Culture in Iceland is reflected in the many museums, art galleries, music venues and active libraries all over the country. If you are interested in exploring culture in Reykjavik & Iceland, this is the page for you .
The culture of Iceland goes back to the Vikings whose lives were recorded in the sagas of Iceland, one of the most popular being Grettir’s Saga. The Icelandic sagas are an interesting read for all those that are fascinated by our history and old culture in Iceland.
Literacy in Iceland is at 99,9%, taking 3rd place in the world, so it’s no surprise that reading is a popular cultural activity. Iceland has award-winning writers, such as the Nobel prize winner, Halldór Laxness, who is widely read in Iceland and worldwide. Other Icelandic writers on the international bookshelf are mystery novelists Yrsa Sigurðadóttir and Arnaldur Indriðason as well as poet and novelist, Sjón whose works are translated into several different languages. The traditional Christmas gift in Iceland is a book from the vast collection of publications published for the Christmas season.
The music scene in Iceland is vibrant and varied and has a few international stars to its name. Björk and Sigurós are world famous, putting Icelandic music onto the global map. Other musicians such as Kaleo, Ásgeir Trausti, Emiliana Torrini, Of Monsters and Men and Mugison have also travelled the world with their Icelandic beats. You can enjoy more Icelandic bands and Icelandic music culture at various festivals in Iceland, such as Reykjavík Blues in March, Reykjavík Jazz in September and Iceland Airwaves in November to name but a few. Click here for information on more festivals in Iceland.
The Icelandic love for all things new can be seen in the interesting architecture of buildings such as Harpa Concert Hall, used by symphonic orchestras and rock bands alike and the Perlan museum with its unique exhibition of glaciers or the City Hall on the edge of the city pond. Unusual museums such as the Whale Museum, the Penis Museum and the Icelandic Museum of Rock ‘n Roll are unique to Iceland and well worth a visit.
Culture in the Countryside
Rural Iceland has its own form of art and culture. Wherever you go in the countryside, there will be some museum or gallery celebrating the culture of the area. Museums showing the history and lifestyle of the Icelandic farming/fishing society take on a more personal feel as they are usually private collections of people in the area. A good example is the Wilderness Centre near Egilsstaðir or Maritime Museum in Bolungarvík.
But you can also experience ultra-modern virtual reality displays of earthquakes and volcanic eruptions at the Lava Centre in Hvolsvöllur or learn about the sea monsters of Iceland in Bildudalur in the West fjords. Art and handcrafts are also found in the many towns of the Icelandic countryside where talents often go undiscovered. In east Iceland, the art festival LungA attracts young artistic talent from all over the world. Handcraft galleries are a feature of many small villages dotted around the country where, in each woollen jumper or carved wooden figurine, you will realize the ethic of hard work that Icelanders have.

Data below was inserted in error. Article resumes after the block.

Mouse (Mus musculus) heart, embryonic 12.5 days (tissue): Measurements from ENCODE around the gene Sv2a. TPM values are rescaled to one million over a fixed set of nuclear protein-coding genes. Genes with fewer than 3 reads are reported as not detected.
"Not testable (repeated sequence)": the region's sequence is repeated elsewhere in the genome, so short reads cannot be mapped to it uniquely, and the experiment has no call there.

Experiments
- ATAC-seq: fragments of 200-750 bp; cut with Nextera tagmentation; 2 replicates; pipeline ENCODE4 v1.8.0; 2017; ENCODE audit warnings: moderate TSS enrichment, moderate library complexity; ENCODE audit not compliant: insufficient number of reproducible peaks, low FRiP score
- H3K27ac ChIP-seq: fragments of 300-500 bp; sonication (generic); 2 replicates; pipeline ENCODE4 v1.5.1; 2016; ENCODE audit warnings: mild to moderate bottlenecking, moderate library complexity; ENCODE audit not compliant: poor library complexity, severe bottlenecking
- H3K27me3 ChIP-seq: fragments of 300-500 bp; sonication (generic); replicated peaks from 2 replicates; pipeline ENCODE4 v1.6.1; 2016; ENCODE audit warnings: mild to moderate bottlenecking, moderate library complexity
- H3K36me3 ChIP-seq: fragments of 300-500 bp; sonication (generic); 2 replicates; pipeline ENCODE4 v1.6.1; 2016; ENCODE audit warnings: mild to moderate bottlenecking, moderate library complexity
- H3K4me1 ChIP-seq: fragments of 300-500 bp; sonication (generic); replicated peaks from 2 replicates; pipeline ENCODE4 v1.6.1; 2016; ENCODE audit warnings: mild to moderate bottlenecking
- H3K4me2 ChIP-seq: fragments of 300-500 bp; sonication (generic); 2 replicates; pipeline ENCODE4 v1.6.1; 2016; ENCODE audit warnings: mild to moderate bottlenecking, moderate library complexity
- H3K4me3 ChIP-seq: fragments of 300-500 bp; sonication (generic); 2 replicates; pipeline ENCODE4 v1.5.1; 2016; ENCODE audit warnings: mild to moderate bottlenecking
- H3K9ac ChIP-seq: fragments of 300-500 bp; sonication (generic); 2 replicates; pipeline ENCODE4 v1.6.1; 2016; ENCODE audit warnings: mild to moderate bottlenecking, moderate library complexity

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Ljósafoss Power Station uses sustainable energy from nature. It is a short drive from Reykjavik and a great place to experience the evolution of electricity. Here you can understand the significant steps the human race has taken to successfully harness this energy source.
An interesting museum for the entire family. Interesting and unique artifacts can be found in the exhibitions relating to the Viking period, Ages, religion and everyday life in Eyjafjörður and Akureyri in the past.
At the Icelandic Museum of Rock ‘n’ Roll guests can walk through the history of Icelandic pop and rock music throughout the years. Guests can dive deeper into the history of each artist and listen to their music with the help of the Rock ‘n’ Roll app on the iPad guests receive during the visit.
A biennial festival with a special focus on new commissions and the creative intersection of the arts. Since its inception in 1970, Reykjavík Arts Festival has invited hundreds of artists from all parts of the globe to perform or exhibit at the festival.
RIFF – Reykjavík International Film Festival – is one of the biggest and most diverse cultural events in Iceland. For eleven days every Fall since 2004, Icelandic locals and tourists alike are able to go to the cinema and enjoy the best and freshest of international film making.
Eiriksstaðir is a historical site, a ruin of a 10th-century longhouse and a replica made in the 21st century with only 10th-century technology. You can join us by the fire, hear tales of the original inhabitants of Eiriksstaðir.
The most distinguished landmark of Reykjavik is the cultural heart of the city. This glass edifice is the main venue for international music concerts and is home to the Icelandic Symphony Orchestra, and the Opera.
The Icelandic Sea Monster Museum is located in Bíldudalur. Stories of monsters have been around in Iceland for centuries, but now you can get to know them better at this museum. The museum is only open between 15. May til 15. Sept. Admission is 1.250 kr. but only 1.000 kr. per person for groups counting 10 people or more.
Iceland Airwaves has come a long way since its inception in an airplane hangar at Reykjavík Airport. Nowadays the festival is regarded as the biggest celebration of music in Iceland and boasts an unrivaled line-up of established and up-and-coming artists.
Skógar Museum was founded in 1949 and now hosts a collection of more than 18,000 regional artifacts, exhibited in 3 Museums. It is located 150 km east from Reykjavík just off Ring Road 1 and 30 km west of Vík.